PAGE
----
Cyclone Evan has left a trail of devastation in Samoa and Fiji and is heading towards New Zealand.
New Zealand's MetService says the cyclone is tracking south away from Fiji, with flights to and from the country are expected to resume later on Tuesday.
Thousands of people took refuge in evacuation centres on Monday night, as the cyclone pounded northern parts of Fiji causing flooding and extensive damage.
Strong wind and heavy swell warnings remain in place, but flights to and from Fiji are expected to resume later on Tuesday.
Thousands of people took refuge in evacuation centres overnight, while roads were closed and power and water supplies were cut to northern parts of Fiji.
Police were restricting the movement of people in and out of main towns and cities to ensure public safety, the Fiji Times reported.
Fiji's second-biggest city Lautoka, near the international airport at Nadi, was severely battered by the cyclone, with resident Janet Mason telling Radio New Zealand that an empty house had "flown through the air" and landed beside hers.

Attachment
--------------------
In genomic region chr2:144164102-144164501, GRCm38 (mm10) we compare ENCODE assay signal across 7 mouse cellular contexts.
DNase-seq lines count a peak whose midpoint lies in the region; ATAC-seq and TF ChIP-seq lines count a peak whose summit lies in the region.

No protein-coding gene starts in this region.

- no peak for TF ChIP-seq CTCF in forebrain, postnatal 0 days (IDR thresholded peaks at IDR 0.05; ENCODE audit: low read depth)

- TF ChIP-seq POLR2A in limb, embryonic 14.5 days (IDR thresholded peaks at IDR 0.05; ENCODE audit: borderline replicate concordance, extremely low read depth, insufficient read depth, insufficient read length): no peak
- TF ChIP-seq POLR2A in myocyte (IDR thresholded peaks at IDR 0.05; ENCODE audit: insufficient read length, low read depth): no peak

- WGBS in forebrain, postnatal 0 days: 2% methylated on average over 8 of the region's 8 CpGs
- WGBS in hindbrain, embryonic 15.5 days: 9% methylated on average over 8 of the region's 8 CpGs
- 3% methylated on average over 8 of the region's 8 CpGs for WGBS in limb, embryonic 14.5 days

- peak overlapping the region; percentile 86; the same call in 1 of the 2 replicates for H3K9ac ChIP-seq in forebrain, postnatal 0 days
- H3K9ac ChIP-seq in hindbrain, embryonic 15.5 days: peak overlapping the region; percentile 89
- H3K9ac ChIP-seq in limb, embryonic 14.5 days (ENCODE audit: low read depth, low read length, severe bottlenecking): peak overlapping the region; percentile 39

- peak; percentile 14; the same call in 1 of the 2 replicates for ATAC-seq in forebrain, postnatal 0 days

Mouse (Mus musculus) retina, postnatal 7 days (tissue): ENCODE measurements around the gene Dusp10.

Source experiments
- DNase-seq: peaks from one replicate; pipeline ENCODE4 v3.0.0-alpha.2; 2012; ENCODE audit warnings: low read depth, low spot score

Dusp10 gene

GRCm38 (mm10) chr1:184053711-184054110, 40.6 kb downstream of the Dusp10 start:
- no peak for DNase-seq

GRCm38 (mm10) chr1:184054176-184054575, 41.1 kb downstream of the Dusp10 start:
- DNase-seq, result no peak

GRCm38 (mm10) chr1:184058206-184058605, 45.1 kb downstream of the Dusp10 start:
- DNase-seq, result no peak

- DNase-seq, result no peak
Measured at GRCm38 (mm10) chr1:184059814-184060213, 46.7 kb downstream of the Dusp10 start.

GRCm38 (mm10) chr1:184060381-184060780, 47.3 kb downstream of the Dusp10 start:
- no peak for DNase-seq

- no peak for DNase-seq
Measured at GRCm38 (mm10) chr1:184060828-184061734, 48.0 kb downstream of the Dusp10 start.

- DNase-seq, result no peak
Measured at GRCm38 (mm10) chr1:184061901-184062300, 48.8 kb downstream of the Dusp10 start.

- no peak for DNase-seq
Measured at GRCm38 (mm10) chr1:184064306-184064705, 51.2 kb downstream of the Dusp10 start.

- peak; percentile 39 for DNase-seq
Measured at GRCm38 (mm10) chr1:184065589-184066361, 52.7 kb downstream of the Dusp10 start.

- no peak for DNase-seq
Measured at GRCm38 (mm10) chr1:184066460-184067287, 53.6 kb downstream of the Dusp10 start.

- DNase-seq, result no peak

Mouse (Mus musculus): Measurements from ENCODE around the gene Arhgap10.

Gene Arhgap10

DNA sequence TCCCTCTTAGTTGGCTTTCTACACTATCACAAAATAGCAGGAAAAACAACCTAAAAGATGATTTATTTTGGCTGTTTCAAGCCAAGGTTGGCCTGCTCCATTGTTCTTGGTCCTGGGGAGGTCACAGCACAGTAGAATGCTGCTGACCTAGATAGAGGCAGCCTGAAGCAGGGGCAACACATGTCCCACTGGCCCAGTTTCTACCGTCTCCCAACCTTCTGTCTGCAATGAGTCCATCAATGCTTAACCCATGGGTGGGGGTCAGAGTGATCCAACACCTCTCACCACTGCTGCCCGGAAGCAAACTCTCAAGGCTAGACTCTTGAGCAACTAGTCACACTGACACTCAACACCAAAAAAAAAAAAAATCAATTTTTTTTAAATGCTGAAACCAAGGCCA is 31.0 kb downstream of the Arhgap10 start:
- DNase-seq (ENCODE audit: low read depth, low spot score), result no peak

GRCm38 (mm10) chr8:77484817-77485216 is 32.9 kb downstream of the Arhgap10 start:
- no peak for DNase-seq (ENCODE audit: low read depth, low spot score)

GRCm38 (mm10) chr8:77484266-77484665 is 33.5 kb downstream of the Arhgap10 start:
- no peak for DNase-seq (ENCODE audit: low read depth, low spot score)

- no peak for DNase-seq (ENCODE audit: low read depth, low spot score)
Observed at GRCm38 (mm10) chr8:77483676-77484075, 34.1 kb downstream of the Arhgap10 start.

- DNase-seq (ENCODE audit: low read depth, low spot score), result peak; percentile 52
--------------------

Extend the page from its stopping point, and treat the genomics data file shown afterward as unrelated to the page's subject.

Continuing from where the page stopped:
The cyclone earlier battered Samoa, leaving four dead, and a New Zealand Air Force Orion is continuing to search for 10 fishermen from four boats who are still missing.
Damage to the main island of Upolu appears to be worse than from the 2009 earthquake and tsunami that killed 135 people.
Cyclone Evan is expected to pass within kilometres of NZ's northern North Island over the weekend, by which time it is unlikely to be a tropical cyclone - "but this is by no means certain", MetService chief forecaster Peter Kreft said.
"We're very conscious of the possibility of a track which takes Evan near East Cape. This would be a totally different ball game."
New Zealand Prime Minister John Key said the government had received a request for assistance from Fiji.
"We're working through an assessment of the damage and where we might best be able to help," he told New Zealand television.
"I suspect part of it will just be sending money. There's reasonably widespread damage in both Samoa and Fiji, so they'll need to restore a lot of their core infrastructure."
A large amount of tropical air from the cyclone means potentially heavy rainfall in places, including Northland, Auckland and Coromandel over the weekend, and strong onshore winds.